The sports-religion connection is examined in fascinating depth, as Byrne probes the traditional Catholic position on sports, effectively building the case that basketball allowed young women the opportunity to be expressive without sacrificing their Catholic beliefs... In an era when athletes' values are routinely under attack, this is perhaps the most unusual sports book of the season.

Dallas Morning News - Nancy Kruh

O God offers a vivid portrait of how faith can develop strong athletes, and how sports can help grow faith.

NPR (Only a Game)
Terrific... [Byrne's] nostalgic about the days when a little-engine-that-thinks-it-can could actually win a national championship, and clear-eyed enough to understand that the implementation of Title IX has erased the possibiity that it could happen again... [T]he story of the team that won three titles on a shoestring and a prayer makes a good book.
American Catholic Studies Newsletter - Kathleen Sprows Cummings

With Byrne acting as translator, their stories are compelling indeed...Her readable style was one of the reasons why I assigned it.

The Journal of American History - Pamela Grundy

O God of Players details this basketball world, offering a window into an unexplored corner of American women's sports and American Catholicism.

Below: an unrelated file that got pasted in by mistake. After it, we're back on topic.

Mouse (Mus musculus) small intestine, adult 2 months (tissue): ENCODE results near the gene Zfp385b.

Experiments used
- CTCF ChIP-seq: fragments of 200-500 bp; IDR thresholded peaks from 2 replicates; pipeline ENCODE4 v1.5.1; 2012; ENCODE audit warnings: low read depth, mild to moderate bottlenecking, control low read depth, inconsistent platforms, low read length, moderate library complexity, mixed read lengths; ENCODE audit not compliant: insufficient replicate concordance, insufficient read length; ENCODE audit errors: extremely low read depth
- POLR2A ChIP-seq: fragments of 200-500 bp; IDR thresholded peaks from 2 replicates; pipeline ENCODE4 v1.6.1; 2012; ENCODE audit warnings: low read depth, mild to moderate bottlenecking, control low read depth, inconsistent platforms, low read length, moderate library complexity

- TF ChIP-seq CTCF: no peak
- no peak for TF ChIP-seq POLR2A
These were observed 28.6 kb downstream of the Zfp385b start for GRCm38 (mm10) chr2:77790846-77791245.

American Historical Review - Richard Ian Kimball

This book is an important contribution to the history of American religion and American sport, this represents a signal achievement... If god moves in mysterious ways, we clearly need more local studies like this to understand how people live out those mysteries in everyday life.

Booklist
The sports-religion connection is examined in fascinating depth, as Byrne probes the traditional Catholic position on sports, effectively building the case that basketball allowed young women the opportunity to be expressive without sacrificing their Catholic beliefs... In an era when athletes' values are routinely under attack, this is perhaps the most unusual sports book of the season.

— Mary Frances Wilkens

Dallas Morning News